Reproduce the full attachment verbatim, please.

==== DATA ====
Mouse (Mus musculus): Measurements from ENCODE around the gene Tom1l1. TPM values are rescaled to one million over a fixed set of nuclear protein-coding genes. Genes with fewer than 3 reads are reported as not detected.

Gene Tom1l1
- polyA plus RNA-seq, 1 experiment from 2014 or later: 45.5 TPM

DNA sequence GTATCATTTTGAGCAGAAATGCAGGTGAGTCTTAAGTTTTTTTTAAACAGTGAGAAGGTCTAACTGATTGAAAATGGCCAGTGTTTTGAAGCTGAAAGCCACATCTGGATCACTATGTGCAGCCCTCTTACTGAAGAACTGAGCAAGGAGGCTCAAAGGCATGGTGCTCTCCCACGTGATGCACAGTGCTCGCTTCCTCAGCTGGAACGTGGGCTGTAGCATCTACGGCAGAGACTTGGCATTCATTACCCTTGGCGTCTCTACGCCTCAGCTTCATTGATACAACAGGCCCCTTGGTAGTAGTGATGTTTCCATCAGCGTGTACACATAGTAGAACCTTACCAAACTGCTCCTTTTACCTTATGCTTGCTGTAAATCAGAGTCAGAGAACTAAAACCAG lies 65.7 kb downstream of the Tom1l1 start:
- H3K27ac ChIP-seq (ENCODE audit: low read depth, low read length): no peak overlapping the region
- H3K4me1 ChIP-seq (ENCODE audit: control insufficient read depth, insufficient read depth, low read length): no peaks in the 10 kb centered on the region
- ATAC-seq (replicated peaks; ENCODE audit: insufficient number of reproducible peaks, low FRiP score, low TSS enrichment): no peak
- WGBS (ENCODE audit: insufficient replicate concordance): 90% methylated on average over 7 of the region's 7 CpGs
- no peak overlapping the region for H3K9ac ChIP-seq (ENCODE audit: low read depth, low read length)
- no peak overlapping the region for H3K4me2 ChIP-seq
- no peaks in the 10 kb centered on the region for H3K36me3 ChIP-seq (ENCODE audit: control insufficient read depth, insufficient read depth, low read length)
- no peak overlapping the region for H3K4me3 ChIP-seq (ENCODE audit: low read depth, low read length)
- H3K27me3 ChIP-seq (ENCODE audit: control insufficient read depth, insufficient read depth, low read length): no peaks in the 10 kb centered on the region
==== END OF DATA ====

Mouse (Mus musculus): Measurements from ENCODE around the gene Tom1l1. TPM values are rescaled to one million over a fixed set of nuclear protein-coding genes. Genes with fewer than 3 reads are reported as not detected.

Gene Tom1l1
- polyA plus RNA-seq, 1 experiment from 2014 or later: 45.5 TPM

DNA sequence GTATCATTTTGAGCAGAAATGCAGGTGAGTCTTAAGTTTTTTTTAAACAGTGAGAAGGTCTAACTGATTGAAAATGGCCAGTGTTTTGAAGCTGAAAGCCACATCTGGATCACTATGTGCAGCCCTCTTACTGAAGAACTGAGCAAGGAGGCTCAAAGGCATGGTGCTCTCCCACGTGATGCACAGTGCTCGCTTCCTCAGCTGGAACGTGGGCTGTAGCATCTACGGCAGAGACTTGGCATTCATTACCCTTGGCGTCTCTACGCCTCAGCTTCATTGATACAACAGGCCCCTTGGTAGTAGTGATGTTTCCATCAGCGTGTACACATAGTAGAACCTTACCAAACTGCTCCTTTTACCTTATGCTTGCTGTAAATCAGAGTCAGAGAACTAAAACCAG lies 65.7 kb downstream of the Tom1l1 start:
- H3K27ac ChIP-seq (ENCODE audit: low read depth, low read length): no peak overlapping the region
- H3K4me1 ChIP-seq (ENCODE audit: control insufficient read depth, insufficient read depth, low read length): no peaks in the 10 kb centered on the region
- ATAC-seq (replicated peaks; ENCODE audit: insufficient number of reproducible peaks, low FRiP score, low TSS enrichment): no peak
- WGBS (ENCODE audit: insufficient replicate concordance): 90% methylated on average over 7 of the region's 7 CpGs
- no peak overlapping the region for H3K9ac ChIP-seq (ENCODE audit: low read depth, low read length)
- no peak overlapping the region for H3K4me2 ChIP-seq
- no peaks in the 10 kb centered on the region for H3K36me3 ChIP-seq (ENCODE audit: control insufficient read depth, insufficient read depth, low read length)
- no peak overlapping the region for H3K4me3 ChIP-seq (ENCODE audit: low read depth, low read length)
- H3K27me3 ChIP-seq (ENCODE audit: control insufficient read depth, insufficient read depth, low read length): no peaks in the 10 kb centered on the region